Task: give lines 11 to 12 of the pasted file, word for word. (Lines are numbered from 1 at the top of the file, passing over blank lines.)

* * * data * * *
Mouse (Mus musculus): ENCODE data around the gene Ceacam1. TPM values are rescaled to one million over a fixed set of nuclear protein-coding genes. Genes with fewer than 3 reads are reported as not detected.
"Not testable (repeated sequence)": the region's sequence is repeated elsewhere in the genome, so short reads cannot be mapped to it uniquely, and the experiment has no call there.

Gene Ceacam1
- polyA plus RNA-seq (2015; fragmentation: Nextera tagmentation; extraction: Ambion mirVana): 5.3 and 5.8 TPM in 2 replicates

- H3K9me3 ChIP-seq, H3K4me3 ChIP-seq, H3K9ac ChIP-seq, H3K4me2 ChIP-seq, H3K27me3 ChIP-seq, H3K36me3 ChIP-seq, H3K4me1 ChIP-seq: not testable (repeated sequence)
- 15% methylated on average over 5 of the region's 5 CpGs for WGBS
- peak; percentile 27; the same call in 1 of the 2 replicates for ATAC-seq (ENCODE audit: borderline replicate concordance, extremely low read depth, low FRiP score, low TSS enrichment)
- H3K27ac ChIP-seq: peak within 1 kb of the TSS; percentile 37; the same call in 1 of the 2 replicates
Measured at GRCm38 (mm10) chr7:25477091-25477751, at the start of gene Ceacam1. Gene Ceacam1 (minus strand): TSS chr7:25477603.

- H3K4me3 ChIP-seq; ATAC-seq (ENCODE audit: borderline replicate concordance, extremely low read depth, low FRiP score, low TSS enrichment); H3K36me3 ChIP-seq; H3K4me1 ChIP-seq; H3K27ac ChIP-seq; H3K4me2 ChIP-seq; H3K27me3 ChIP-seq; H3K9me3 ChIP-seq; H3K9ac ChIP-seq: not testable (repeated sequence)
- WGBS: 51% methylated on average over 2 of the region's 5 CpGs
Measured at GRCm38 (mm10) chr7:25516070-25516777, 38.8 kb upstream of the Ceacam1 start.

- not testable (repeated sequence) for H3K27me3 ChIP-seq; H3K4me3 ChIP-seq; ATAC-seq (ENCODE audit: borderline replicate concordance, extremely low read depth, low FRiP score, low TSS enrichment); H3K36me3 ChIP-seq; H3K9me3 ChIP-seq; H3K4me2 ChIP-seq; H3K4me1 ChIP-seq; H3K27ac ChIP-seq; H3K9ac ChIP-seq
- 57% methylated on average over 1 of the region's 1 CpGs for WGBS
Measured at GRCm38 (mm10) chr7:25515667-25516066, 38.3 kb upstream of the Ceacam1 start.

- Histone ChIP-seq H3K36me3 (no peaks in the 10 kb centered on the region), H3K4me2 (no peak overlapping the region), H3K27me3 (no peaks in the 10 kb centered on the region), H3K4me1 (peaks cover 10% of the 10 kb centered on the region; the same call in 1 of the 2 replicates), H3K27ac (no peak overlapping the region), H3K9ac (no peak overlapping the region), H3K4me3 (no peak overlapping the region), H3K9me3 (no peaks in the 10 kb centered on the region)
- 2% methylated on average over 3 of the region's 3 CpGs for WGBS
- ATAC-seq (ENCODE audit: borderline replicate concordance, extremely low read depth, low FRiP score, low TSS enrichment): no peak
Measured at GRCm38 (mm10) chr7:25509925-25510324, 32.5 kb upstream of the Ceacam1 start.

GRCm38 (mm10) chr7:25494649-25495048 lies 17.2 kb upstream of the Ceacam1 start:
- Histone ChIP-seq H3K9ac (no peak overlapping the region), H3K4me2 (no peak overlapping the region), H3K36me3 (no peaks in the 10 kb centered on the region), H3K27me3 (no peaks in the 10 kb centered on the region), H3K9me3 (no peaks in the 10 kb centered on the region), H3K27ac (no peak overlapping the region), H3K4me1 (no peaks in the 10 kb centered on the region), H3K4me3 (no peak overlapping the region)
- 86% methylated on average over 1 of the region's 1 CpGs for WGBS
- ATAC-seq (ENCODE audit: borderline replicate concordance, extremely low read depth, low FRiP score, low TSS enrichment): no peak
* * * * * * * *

- WGBS: 51% methylated on average over 2 of the region's 5 CpGs
Measured at GRCm38 (mm10) chr7:25516070-25516777, 38.8 kb upstream of the Ceacam1 start.